Springintgut: Where We Need No Map

 Posted by Vito Camarretta (@)   Ambient / Electronica / Ethereal / Dub / Soundscapes / Abstract
Experimental / Avantgarde / Weird & Wired / Glitch / Noise / Field Recording
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Jun 08 2013
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Artist: Springintgut (@)
Title: Where We Need No Map
Format: CD
Label: Pingipung (@)
Distributor: Kompakt Distribution
Rated: *****
All those who lied in wait for the new album of the whismical cellist, drummer and composer Andi Otto aka Springintgut, after his acclaimed "park and Ride" on the excellent label City Centre Offices, didn't wait in vein as Andi kept busy by wrenching and enhancing both his hybrid sound and his cello, which got turned into a "fello" in the meanwhile by means of the implementation of movement and accelerometer sensors on the bow, whose data got translted into MIDI through junXion and then manipulated. In reality the prototype of fello got exhibited on the occasion of STEIM, the indipendente Dutch Studio for Electro-Instrumental Music in Amsterdam, but Andreas gradually improved it with the support of artists from many different fields. The fascination for his brainchild as well as Andi's joy for his searing creative sparkles has been mirrored on this release, which vouches for his vivid inventiveness and gleans from the sonic and musical pond of the exotic traditions he got in touch with during his cultural expeditions. Some of the most engaging tracks of this amazing album have been recorded during his three-months lasting permancence in the German art institute Villa Kamogawa in Kyoto, Japan, where he produced the vibrant "Kamogawa Cycling" and the chirping "Western Kyoto", a couple of delicate sonic cameos which reflect a certain Japanese zest, resurfacing on other tracks such as the crisp J-pop and house-spotted tracks "Moustache Twisters" and "Moustache Or Something" or the final somehow pastoral glare "Ode To Yakushima". Splashes of Bollywood bustles spurt from the tracks he recorded in India, the peppy "Bangalore Kids", where Andi mixes a vibrant fello session with electronic house tempo and a field recording of a school boy he grabbed in Cubbon Park, Bangalore, and the brief squawking whirl of "Bangalore Crows" with vocals by Indian singer MD Pallavi. The cherry on top came from the meeting of Sasha Perera, the voice of notorious Berlin's Dub Techno band Jahcoozi, in Sri Lanka, who gave her voice for a couple of lukeworm tracks, "Bullet" and "Dizzy Heights", where Andi's Fello got entwined with amazing popping grooves. Echoes of Boards Of Canada and similar IDM acts resounds on the computational hiccups of "Teslaphasic Talking" and the oblique smudges of "Where We Need No Map", while the playfulness of Springintgut sound, whose affinity with jazz and so-called skweee is clear, protrudes on tracks like the above-mentioned "Moustache Twisters" or the jaunty "Goose Egg". This album deserves more than a listening.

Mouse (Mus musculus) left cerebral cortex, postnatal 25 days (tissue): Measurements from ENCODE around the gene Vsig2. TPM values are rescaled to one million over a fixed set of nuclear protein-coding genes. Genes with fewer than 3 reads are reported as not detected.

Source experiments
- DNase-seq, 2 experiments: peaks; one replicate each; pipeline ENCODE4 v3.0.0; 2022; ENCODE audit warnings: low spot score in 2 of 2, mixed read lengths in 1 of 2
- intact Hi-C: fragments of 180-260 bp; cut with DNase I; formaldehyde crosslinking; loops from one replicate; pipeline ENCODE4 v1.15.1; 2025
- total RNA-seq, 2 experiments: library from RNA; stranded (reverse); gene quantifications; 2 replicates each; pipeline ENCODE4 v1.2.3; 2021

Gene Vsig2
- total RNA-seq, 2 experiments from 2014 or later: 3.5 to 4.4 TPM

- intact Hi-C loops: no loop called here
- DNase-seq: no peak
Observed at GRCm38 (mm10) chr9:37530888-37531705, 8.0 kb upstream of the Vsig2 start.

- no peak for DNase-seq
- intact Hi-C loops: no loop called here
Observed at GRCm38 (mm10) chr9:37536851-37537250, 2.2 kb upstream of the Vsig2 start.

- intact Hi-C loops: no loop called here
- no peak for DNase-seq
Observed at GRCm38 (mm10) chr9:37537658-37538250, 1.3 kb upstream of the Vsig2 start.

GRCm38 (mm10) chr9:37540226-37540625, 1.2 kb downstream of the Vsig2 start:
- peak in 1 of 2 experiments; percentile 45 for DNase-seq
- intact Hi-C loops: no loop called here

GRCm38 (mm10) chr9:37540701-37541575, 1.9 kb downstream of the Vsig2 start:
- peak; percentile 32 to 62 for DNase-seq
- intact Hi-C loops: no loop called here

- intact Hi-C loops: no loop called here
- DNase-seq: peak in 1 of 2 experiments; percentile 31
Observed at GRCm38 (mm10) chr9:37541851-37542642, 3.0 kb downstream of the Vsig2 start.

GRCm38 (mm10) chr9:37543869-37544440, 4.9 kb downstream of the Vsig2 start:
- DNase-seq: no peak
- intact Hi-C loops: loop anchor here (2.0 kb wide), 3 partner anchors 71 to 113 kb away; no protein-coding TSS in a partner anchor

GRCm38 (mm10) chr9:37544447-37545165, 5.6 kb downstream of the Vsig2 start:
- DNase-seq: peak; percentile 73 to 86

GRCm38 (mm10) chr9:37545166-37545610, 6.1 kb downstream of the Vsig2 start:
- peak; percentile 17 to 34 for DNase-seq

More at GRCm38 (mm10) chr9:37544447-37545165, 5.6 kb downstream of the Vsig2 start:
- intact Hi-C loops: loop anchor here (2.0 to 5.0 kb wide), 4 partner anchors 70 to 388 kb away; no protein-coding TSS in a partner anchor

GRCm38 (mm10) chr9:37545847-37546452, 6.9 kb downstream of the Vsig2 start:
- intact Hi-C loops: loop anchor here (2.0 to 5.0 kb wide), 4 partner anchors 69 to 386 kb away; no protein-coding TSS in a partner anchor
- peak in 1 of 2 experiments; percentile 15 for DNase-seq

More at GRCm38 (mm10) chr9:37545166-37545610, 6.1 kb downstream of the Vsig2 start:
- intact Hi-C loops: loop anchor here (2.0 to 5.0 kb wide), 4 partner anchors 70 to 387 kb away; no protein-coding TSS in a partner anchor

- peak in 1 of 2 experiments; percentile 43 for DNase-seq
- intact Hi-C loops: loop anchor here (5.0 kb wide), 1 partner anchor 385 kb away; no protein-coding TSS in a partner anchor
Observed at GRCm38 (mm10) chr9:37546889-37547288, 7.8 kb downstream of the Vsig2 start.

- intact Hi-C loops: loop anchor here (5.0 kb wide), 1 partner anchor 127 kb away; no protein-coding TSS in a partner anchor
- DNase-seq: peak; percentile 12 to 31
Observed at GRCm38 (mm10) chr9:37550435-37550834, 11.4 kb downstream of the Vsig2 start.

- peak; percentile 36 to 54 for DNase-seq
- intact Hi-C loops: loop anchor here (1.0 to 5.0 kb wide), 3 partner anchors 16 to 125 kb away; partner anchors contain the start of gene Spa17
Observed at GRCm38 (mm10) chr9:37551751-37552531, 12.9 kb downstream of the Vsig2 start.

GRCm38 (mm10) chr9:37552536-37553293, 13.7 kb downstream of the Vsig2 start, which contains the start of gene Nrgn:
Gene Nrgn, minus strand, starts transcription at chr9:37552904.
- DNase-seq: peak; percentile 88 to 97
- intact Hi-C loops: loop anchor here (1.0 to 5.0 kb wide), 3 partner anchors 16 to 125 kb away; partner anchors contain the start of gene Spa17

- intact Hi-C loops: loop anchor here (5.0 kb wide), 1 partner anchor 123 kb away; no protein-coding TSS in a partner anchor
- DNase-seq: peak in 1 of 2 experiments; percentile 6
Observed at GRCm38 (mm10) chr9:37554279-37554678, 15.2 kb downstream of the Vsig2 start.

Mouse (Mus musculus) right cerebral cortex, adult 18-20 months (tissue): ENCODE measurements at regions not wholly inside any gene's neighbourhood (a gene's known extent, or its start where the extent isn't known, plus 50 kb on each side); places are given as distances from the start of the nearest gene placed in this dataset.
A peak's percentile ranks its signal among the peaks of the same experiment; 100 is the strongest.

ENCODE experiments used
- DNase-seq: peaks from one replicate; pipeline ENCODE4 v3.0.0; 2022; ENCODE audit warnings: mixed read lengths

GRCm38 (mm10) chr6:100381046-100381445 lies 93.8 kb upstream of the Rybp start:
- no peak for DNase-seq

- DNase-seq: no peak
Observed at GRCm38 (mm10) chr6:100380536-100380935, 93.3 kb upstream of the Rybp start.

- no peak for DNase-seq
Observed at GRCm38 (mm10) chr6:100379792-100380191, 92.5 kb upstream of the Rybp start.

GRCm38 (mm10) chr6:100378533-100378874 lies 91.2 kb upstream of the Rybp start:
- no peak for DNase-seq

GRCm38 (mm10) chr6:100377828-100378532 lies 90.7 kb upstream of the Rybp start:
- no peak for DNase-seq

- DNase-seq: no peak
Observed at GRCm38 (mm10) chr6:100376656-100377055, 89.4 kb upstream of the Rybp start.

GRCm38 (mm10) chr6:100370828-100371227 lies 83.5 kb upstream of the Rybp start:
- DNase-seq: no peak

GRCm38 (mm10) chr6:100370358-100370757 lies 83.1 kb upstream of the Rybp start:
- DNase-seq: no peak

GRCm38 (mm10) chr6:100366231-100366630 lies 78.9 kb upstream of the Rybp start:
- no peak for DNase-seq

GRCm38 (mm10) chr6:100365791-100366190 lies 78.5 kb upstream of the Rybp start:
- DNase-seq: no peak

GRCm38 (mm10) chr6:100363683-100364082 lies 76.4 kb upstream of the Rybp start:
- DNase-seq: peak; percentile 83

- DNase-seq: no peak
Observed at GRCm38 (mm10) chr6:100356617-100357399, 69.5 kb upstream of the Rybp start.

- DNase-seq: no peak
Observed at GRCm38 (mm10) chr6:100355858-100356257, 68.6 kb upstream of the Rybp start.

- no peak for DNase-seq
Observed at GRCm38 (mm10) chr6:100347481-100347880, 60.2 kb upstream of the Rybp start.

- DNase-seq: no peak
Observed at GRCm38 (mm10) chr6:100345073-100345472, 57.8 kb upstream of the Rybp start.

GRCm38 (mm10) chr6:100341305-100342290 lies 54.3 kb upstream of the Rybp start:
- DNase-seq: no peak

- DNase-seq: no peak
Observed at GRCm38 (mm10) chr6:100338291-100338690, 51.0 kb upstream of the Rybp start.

Ian Hawgood and Friends: Wolven (A Modern Interpretation)

 Posted by Vito Camarretta (@)   Ambient / Electronica / Ethereal / Dub / Soundscapes / Abstract
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Jun 06 2013
cover
Artist: Ian Hawgood and Friends
Title: Wolven (A Modern Interpretation)
Format: 2 x CD (double CD)
Label: Hibernate (@)
Rated: *****
British label Hibernate, a proper rising star of ambient music scene, dedicates this release to the sparkle of its rich catalogue, the ultra-limited album "Wolfskin" by English musician Ian Hawgood, one of the most refined and sophisticated soother, who manages to mix somewhat contrasting emotional polarities by means of the unifying power of his beautiful sound he spread through his labels Home Normal, Nomadic Kids Republic, Tokyo Droming and Koen Music aka KOMU, which co-produced "Wolven (A Modern Interpretation)". This release doesn't just canonize Ian's ability to shape that matter dreams are made from, but also his tendency to share such a vocation with other sound artists. On the first disc's cakewalk, a lot of musicians grappled with the lovely cathartic tracks Ian squeezed from the recollection of his own childish dreams and nightmares in a masterly manner: some of the most mindblowing moments come from the collaboration with the inspiring cellist Aaron Martin, who almost renders the scene of a mother in the act of assuaging her baby after he got suddenly awaken by a disqueting nightmare on "The New World", lets listener flow over emotional polar lights on the initial "The Dance", honeys further the delicate tapping by Ian on "Blue Type I", "Shallow Break", harmonizes the sleep spindles on "The Headless Sleep", but the other guests let their light shine as well. Dag Rosenqvist (Jasper TX) weaves a net of fading filaments which awakes an encircling warm tone and gradually trigger an engaging emotional blast on the beautiful "Blue Type III", Charles Sage aka y0t0 splendidly boosts the same track by dilating chimes, Ian Hawgood allows himself a quick dip into his own mental pools on "Wolven I" before siphoning those lukeworm waters into Spheruleus' vaporizing alembics ("Wolven II"), Pillowdriver's darkening pipes ("Wolven IV") and Hakobune's treatment ("Wolven III"), which turns it into a plasma soup which saturates the substantia nigra. If you enjoyed the first disc, you'll get totally enraptured by the enchanting reinterpretation of the entire album by electronic dub-ambient sorcerer Brock Van Wey aka bvdub on the second disc, who made a sort of derivative album-within-album, based on three angelical diluition of three tracks ("All These Memories Are Blue Type", "Wolfskin" and "Red Rugs Of Infinite Grass") of the original album, who got turned into exstatic suites.